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Amit Budhraja, PhD, (left)
and Joseph Opferman, PhD
Photo from Seth Dixon/
St. Jude Children’s
Research Hospital

An antimalarial drug and a BH3 mimetic have demonstrated promise for treating BCR-ABL-positive acute lymphoblastic leukemia (ALL), according to work published in Clinical Cancer Research.

Investigators found the widely used antimalarial dihydroartemisinin (DHA) sensitized BCR-ABL+ ALL to the BH3 mimetic navitoclax (formerly ABT-263).

The combination therapy had a synergistic effect on mouse and human BCR-ABL+ leukemic cell death and extended the lives of mice with BCR-ABL+ ALL.

“Survival rates for children and adults with this leukemia still lag, highlighting the urgent need for new therapies,” said study author Joseph Opferman, PhD, of St. Jude Children’s Research Hospital in Memphis, Tennessee.

“Our findings suggest that combining DHA with ABT-263 can significantly improve treatment response.”

As opposed to mice that received navitoclax alone, there was no evidence of navitoclax resistance in mice treated with navitoclax and DHA.

The investigators determined that DHA worked by repressing production of MCL-1, a protein that is elevated in many cancers and helps malignant cells resist BH3 mimetics.

“MCL-1 is widely recognized as an important survival molecule in many normal cell types as well as cancer,” Dr Opferman said. “MCL-1 inhibitors are in development, but none are currently available for treating patients.”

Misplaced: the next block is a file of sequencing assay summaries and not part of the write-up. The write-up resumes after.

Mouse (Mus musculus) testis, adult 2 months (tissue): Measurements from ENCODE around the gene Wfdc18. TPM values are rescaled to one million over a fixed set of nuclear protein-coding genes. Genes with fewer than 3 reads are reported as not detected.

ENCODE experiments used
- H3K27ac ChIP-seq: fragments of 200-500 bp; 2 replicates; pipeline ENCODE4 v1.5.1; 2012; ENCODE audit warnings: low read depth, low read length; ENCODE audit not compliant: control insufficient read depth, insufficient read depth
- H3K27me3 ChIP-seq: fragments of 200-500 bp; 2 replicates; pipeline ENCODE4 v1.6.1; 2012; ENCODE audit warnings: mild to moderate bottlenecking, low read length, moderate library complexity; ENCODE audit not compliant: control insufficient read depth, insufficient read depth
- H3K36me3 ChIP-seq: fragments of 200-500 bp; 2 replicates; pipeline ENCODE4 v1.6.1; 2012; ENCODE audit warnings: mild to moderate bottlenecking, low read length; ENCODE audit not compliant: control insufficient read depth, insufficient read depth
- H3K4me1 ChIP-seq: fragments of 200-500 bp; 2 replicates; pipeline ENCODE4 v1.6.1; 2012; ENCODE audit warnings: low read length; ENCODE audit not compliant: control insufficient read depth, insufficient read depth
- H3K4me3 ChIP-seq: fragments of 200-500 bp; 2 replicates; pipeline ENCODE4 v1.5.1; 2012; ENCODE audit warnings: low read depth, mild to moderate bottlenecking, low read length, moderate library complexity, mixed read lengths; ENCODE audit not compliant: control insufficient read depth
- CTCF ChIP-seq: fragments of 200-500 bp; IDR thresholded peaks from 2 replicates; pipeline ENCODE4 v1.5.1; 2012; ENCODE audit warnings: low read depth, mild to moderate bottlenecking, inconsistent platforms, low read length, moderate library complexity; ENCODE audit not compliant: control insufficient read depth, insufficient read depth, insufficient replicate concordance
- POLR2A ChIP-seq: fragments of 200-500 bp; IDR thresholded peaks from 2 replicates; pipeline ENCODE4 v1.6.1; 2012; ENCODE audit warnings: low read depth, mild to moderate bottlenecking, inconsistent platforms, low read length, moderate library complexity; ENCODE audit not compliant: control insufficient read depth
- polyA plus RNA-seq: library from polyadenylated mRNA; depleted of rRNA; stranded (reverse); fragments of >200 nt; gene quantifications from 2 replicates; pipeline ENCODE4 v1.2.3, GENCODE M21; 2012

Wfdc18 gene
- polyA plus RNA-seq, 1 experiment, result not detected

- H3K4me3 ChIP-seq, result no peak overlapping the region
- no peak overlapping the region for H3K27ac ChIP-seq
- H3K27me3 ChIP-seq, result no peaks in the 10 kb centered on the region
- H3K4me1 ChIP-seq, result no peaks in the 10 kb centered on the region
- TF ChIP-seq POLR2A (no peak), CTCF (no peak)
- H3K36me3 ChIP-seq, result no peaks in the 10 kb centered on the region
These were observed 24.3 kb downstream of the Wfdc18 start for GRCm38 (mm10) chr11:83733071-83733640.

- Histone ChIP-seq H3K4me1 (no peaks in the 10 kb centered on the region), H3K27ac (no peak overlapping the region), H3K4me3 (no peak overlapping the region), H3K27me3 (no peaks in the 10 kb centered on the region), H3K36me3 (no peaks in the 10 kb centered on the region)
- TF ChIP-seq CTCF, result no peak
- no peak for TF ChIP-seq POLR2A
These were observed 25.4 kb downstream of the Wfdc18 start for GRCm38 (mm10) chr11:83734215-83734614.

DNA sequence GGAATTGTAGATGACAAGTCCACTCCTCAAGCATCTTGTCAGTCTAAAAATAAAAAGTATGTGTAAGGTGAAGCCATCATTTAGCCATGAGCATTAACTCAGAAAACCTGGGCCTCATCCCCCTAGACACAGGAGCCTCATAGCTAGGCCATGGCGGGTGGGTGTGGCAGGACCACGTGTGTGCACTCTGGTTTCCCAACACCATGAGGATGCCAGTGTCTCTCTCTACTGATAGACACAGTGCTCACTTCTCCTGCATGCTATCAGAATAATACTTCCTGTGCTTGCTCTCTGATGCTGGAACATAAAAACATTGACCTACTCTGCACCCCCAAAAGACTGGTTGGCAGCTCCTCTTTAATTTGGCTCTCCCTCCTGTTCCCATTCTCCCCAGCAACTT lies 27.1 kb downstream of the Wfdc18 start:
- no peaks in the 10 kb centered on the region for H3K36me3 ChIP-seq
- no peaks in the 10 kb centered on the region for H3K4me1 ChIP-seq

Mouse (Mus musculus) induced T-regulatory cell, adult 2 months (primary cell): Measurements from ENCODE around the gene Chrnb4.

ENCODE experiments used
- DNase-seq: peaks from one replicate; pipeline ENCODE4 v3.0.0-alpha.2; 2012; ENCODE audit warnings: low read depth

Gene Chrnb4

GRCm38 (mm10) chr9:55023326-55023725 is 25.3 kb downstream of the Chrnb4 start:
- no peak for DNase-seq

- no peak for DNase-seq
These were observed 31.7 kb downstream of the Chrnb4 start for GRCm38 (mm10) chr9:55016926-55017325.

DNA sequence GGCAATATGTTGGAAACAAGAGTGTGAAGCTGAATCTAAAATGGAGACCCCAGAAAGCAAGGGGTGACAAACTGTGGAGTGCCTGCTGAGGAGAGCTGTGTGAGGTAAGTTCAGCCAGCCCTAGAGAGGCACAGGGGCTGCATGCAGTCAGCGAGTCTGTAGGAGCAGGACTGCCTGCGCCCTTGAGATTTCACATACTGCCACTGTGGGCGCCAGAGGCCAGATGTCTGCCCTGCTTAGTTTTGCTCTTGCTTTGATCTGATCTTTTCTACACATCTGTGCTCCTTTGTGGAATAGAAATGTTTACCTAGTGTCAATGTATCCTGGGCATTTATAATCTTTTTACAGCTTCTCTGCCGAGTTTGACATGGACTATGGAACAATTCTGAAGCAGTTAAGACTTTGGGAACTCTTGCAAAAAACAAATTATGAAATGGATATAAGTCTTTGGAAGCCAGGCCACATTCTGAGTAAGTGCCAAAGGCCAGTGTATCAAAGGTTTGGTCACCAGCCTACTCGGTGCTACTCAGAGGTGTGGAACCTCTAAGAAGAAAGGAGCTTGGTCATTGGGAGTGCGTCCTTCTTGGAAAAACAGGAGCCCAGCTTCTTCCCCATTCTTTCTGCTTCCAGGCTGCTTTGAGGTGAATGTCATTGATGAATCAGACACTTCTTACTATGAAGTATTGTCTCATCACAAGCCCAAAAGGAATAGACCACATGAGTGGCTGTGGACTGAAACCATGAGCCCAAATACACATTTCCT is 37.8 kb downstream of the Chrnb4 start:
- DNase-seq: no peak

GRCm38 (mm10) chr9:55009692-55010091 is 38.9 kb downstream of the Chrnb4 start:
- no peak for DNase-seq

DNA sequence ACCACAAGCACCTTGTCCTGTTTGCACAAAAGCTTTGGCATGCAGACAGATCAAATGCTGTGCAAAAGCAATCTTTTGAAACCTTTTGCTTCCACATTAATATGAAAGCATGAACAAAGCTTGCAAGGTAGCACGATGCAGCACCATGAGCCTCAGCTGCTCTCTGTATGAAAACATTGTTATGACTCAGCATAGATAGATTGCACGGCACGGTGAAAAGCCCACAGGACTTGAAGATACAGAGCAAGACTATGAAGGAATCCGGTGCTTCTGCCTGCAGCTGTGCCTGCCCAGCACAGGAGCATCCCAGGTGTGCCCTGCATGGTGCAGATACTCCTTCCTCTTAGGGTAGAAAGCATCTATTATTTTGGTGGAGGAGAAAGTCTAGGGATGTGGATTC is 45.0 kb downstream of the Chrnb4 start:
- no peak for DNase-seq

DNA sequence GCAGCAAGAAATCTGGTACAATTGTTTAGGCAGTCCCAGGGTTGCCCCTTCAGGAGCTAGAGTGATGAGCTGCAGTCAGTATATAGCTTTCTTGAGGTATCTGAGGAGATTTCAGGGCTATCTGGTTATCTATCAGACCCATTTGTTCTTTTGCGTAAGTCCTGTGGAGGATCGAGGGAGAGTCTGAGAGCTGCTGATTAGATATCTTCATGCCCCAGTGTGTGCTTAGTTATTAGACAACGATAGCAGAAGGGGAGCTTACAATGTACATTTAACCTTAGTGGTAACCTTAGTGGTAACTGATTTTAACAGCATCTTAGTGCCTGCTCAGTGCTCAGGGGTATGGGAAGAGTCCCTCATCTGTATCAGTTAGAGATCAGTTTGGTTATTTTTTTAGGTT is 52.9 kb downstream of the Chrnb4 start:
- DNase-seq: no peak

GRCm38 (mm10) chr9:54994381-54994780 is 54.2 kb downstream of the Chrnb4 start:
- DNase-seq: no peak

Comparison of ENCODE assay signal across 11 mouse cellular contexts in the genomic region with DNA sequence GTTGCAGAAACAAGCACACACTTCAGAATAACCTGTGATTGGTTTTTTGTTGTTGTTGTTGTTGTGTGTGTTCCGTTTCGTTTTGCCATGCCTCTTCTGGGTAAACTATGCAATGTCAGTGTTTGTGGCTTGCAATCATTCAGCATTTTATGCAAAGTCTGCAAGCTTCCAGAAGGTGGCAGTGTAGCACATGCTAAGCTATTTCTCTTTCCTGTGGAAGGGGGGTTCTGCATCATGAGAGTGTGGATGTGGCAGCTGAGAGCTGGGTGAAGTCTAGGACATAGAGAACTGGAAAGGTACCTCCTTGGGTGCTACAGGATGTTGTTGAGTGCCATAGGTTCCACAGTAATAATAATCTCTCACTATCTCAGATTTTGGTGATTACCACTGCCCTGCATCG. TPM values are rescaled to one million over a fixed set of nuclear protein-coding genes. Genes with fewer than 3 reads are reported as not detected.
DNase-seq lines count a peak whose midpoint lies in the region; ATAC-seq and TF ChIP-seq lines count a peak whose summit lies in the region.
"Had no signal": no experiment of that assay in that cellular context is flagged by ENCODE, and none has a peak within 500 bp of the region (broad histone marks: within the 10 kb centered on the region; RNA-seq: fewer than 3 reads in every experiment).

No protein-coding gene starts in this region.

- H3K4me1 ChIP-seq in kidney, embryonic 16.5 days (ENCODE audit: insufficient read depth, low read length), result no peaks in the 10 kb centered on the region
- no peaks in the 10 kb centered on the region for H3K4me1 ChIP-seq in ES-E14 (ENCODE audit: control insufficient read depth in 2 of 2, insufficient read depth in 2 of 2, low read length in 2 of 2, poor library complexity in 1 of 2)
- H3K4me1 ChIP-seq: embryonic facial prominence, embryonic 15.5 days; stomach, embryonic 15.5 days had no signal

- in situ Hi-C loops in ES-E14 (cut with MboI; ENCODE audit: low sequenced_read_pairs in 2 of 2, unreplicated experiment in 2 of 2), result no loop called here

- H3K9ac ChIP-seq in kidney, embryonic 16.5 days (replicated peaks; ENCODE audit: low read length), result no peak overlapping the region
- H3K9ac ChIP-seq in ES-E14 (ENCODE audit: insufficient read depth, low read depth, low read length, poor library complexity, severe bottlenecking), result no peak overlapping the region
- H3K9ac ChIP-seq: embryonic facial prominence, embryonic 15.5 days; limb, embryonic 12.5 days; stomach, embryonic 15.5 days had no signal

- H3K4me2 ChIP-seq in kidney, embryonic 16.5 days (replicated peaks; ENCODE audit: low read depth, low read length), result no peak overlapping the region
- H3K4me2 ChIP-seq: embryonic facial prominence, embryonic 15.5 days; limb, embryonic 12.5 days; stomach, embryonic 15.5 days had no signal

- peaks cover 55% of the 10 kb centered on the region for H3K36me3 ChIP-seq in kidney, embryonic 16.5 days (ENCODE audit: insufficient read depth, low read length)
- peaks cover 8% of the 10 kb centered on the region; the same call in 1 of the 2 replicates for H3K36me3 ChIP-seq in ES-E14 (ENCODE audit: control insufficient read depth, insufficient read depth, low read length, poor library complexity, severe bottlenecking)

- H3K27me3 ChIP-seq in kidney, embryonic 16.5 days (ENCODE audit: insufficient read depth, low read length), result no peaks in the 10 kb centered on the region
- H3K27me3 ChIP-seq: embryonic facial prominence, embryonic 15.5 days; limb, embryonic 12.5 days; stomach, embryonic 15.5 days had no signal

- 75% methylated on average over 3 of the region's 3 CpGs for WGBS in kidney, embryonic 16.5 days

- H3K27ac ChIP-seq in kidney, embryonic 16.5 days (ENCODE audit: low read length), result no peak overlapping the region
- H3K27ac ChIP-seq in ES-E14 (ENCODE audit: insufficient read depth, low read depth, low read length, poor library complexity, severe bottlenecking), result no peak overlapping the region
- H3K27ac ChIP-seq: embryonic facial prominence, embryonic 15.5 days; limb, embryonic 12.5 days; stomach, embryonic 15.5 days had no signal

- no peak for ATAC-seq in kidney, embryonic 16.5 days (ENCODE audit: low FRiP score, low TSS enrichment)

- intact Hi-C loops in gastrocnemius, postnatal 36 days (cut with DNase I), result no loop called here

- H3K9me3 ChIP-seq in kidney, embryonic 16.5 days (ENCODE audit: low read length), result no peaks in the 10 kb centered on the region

“And because MCL-1 is essential for proper functioning of many normal cell types, there is concern about potential toxicity. We sought to identify drugs that are available now to augment treatment of BCR-ABL+ ALL.”

The search for a drug to sensitize BCR-ABL+ ALL to navitoclax and related compounds led Dr Opferman and his colleagues to DHA. A drug screen showed that DHA killed BCR-ABL+ ALL cells from mice.

The investigators showed how DHA induced expression of the protein CHOP, which is a key regulator of the endoplasmic reticulum stress pathway in cells. CHOP expression triggered the stress pathway in BCR-ABL+ ALL cells from mice and led to the suppression of MCL-1.

“MCL-1 has a short half-life, so the cell’s MCL-1 stores are rapidly depleted if the protein’s translation is repressed,” said study author Amit Budhraja, PhD, a postdoctoral fellow in Dr Opferman’s lab.

Now, the investigators are studying the mechanism in human BCR-ABL+ leukemic cells as well as in other cancers.

“Identifying the mechanism will allow us to study the pathway in detail for other points to target for anticancer drug development,” Dr Opferman said.


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